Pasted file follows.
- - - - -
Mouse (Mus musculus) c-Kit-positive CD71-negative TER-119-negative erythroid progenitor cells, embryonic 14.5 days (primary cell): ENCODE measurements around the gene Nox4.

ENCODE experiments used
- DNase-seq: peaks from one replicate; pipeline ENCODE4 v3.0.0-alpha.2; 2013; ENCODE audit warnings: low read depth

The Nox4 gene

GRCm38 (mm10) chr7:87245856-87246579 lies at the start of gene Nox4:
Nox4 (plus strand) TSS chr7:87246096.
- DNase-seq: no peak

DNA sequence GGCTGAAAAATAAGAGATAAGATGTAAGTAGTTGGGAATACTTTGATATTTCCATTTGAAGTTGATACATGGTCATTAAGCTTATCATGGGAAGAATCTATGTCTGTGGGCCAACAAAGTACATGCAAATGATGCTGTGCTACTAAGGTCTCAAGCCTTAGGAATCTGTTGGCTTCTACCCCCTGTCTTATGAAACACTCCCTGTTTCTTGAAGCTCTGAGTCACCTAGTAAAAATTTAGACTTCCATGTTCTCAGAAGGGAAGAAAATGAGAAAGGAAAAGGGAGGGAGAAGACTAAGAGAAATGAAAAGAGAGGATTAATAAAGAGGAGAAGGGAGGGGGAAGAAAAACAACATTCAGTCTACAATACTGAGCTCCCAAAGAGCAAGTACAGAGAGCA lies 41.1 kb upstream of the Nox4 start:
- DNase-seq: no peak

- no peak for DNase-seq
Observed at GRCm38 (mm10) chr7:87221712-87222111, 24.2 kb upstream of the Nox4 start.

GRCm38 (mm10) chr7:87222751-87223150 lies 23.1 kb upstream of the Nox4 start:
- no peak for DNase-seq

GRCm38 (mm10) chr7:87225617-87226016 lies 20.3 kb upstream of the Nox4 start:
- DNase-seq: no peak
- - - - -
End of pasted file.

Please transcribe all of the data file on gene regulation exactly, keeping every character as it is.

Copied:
Mouse (Mus musculus) c-Kit-positive CD71-negative TER-119-negative erythroid progenitor cells, embryonic 14.5 days (primary cell): ENCODE measurements around the gene Nox4.

ENCODE experiments used
- DNase-seq: peaks from one replicate; pipeline ENCODE4 v3.0.0-alpha.2; 2013; ENCODE audit warnings: low read depth

The Nox4 gene

GRCm38 (mm10) chr7:87245856-87246579 lies at the start of gene Nox4:
Nox4 (plus strand) TSS chr7:87246096.
- DNase-seq: no peak

DNA sequence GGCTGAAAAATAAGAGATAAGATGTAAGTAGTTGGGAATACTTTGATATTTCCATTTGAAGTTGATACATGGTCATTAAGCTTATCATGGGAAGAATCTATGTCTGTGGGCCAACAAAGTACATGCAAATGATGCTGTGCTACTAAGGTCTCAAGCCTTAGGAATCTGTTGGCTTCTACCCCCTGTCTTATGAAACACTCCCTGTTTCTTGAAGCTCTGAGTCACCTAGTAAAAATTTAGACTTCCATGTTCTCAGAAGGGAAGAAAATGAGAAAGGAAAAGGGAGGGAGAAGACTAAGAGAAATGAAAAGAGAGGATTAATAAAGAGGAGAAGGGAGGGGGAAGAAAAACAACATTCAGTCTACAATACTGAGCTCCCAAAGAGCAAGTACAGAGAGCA lies 41.1 kb upstream of the Nox4 start:
- DNase-seq: no peak

- no peak for DNase-seq
Observed at GRCm38 (mm10) chr7:87221712-87222111, 24.2 kb upstream of the Nox4 start.

GRCm38 (mm10) chr7:87222751-87223150 lies 23.1 kb upstream of the Nox4 start:
- no peak for DNase-seq

GRCm38 (mm10) chr7:87225617-87226016 lies 20.3 kb upstream of the Nox4 start:
- DNase-seq: no peak